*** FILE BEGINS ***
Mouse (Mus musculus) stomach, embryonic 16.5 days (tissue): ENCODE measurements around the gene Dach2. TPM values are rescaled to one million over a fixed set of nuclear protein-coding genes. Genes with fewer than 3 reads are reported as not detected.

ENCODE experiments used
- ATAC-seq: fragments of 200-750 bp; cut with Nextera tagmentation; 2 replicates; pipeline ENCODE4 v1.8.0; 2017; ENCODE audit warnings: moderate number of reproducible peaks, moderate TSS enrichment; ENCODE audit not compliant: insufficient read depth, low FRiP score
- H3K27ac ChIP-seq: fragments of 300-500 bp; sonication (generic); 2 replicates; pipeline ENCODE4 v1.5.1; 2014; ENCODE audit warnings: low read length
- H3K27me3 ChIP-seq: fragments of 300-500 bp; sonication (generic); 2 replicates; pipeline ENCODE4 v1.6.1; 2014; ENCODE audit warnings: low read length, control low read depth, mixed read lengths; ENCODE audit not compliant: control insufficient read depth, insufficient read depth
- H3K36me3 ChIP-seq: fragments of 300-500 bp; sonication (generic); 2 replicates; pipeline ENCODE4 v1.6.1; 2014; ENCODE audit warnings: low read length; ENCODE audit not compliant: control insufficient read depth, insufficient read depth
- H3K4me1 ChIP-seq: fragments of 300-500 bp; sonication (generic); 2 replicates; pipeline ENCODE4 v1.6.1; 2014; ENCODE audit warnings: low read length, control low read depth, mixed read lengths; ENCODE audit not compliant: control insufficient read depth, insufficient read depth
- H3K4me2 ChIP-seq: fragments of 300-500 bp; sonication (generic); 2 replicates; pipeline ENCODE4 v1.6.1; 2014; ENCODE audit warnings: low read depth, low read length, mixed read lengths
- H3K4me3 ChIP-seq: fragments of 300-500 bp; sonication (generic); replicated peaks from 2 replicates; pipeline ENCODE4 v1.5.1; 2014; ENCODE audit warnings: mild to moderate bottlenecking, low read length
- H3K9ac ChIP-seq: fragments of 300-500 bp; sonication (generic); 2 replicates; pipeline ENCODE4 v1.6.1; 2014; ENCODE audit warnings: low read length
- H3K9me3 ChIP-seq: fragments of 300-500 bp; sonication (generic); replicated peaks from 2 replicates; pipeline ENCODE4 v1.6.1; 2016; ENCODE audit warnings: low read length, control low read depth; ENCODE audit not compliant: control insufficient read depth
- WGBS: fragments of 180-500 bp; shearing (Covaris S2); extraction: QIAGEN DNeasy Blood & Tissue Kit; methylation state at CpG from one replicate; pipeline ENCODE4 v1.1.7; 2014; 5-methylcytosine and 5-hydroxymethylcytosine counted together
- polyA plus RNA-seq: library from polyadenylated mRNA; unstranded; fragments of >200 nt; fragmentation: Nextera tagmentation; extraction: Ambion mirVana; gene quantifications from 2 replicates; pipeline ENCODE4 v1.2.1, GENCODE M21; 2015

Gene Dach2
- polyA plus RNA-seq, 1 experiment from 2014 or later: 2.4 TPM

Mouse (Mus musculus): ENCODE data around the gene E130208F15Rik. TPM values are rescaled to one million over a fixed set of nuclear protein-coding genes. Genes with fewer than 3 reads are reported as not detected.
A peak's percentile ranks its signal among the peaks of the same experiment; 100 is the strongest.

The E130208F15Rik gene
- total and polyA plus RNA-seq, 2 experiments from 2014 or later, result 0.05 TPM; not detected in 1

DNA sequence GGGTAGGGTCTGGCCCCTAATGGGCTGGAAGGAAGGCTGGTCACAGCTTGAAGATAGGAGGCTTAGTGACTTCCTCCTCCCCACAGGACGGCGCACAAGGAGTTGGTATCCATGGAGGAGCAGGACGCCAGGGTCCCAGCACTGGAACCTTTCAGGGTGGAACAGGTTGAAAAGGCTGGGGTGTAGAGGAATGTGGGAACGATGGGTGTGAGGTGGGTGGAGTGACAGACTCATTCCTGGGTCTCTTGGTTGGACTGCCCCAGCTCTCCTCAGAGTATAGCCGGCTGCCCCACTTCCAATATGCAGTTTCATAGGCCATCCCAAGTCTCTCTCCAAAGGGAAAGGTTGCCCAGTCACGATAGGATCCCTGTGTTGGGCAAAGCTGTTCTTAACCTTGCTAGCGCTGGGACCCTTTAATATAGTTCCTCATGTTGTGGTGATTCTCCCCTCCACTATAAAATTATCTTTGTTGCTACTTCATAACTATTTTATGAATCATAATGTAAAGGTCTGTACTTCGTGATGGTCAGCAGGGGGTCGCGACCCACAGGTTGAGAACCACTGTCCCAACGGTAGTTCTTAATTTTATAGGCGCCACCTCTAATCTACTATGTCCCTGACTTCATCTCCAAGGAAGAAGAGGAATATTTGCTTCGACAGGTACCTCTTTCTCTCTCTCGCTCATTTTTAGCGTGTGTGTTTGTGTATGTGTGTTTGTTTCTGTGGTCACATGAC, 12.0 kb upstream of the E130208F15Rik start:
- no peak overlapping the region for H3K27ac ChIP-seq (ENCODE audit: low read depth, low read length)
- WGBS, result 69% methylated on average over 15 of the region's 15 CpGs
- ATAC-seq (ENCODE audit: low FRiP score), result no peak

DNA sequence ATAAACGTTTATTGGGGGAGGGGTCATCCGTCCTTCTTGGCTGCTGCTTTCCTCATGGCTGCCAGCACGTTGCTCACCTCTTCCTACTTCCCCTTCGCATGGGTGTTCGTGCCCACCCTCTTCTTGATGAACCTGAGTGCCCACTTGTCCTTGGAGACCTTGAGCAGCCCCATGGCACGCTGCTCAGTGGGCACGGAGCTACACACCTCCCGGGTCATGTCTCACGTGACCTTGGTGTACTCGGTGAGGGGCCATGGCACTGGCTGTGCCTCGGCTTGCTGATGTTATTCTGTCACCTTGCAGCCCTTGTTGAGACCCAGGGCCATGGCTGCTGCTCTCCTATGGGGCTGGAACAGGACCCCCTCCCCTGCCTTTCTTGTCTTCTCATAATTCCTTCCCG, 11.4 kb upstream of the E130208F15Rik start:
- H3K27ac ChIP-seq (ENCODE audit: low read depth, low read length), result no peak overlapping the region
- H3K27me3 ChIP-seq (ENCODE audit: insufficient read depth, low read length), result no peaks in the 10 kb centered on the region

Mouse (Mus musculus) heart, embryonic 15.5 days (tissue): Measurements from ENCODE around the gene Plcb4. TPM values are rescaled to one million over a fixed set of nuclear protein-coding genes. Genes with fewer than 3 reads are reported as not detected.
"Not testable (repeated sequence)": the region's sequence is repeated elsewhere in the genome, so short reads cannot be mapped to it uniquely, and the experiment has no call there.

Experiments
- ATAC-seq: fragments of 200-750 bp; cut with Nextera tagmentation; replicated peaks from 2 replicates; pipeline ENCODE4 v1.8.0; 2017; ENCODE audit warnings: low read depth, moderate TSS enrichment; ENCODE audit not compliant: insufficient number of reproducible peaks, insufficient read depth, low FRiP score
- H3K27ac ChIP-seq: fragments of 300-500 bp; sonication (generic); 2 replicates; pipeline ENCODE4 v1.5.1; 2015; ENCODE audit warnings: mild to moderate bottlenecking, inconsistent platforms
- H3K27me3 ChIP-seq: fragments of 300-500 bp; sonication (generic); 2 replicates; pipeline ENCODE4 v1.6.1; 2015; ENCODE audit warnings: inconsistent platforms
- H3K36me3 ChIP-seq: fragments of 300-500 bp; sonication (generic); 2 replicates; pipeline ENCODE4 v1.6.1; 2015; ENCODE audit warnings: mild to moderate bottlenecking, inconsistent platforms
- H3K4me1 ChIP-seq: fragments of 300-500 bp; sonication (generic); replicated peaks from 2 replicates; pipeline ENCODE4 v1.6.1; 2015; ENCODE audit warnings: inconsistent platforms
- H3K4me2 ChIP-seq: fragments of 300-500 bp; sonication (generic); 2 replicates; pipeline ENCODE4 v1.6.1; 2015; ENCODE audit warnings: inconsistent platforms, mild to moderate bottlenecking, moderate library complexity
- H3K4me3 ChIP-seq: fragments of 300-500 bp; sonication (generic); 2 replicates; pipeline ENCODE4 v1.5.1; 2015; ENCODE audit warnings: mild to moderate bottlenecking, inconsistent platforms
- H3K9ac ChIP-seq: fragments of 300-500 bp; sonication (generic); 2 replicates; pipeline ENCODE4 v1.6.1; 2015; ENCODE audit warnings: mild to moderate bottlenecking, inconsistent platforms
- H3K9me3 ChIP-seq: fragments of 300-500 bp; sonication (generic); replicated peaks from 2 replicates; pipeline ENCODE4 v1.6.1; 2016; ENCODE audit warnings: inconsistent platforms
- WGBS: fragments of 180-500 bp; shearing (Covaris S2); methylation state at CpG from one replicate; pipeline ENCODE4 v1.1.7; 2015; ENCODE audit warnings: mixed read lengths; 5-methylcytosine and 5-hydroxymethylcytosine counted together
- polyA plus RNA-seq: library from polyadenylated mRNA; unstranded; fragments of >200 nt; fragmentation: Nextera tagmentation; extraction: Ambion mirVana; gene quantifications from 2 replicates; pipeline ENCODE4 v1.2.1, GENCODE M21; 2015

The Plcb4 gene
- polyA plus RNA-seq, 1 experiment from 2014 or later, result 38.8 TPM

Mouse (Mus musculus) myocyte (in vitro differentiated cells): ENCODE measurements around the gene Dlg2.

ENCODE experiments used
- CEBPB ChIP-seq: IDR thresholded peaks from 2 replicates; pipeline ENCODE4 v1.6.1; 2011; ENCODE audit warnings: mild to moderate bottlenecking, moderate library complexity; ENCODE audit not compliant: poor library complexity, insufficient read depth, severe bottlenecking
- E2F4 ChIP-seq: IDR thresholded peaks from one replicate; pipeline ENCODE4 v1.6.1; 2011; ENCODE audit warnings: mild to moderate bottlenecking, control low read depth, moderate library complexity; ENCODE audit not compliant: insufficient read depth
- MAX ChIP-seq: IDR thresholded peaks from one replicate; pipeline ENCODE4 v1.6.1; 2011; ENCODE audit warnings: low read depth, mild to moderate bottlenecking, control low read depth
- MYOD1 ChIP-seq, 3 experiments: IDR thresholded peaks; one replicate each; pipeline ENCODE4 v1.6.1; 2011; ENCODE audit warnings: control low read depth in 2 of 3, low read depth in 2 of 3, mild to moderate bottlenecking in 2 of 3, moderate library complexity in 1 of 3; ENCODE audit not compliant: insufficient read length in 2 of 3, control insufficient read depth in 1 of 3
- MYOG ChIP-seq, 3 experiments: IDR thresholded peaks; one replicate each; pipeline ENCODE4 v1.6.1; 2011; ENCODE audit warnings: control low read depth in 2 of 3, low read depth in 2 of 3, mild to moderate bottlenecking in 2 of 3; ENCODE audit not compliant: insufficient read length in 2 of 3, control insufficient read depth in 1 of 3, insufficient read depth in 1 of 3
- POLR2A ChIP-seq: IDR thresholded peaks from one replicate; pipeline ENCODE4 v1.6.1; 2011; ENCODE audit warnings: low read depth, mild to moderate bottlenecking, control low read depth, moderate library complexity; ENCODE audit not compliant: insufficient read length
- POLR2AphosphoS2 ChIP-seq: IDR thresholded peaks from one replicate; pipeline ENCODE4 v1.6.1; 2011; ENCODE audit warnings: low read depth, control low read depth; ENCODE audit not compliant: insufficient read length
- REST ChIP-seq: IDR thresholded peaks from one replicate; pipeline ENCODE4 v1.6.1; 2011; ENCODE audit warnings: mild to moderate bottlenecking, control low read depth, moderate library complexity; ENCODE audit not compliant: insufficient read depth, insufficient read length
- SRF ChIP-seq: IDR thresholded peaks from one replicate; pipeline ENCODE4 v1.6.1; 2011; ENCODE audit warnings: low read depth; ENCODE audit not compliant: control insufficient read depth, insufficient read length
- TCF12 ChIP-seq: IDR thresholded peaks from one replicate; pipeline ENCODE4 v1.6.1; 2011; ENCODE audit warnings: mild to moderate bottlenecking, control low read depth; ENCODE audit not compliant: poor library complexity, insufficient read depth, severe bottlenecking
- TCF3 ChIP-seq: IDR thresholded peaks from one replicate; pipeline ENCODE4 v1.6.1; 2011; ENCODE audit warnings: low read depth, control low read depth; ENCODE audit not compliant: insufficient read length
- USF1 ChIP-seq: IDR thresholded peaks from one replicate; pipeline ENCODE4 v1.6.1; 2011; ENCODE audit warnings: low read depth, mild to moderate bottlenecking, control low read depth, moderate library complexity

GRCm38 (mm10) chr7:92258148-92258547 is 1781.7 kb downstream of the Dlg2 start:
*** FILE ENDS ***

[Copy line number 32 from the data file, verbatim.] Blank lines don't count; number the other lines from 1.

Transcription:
- H3K27me3 ChIP-seq: fragments of 300-500 bp; sonication (generic); 2 replicates; pipeline ENCODE4 v1.6.1; 2015; ENCODE audit warnings: inconsistent platforms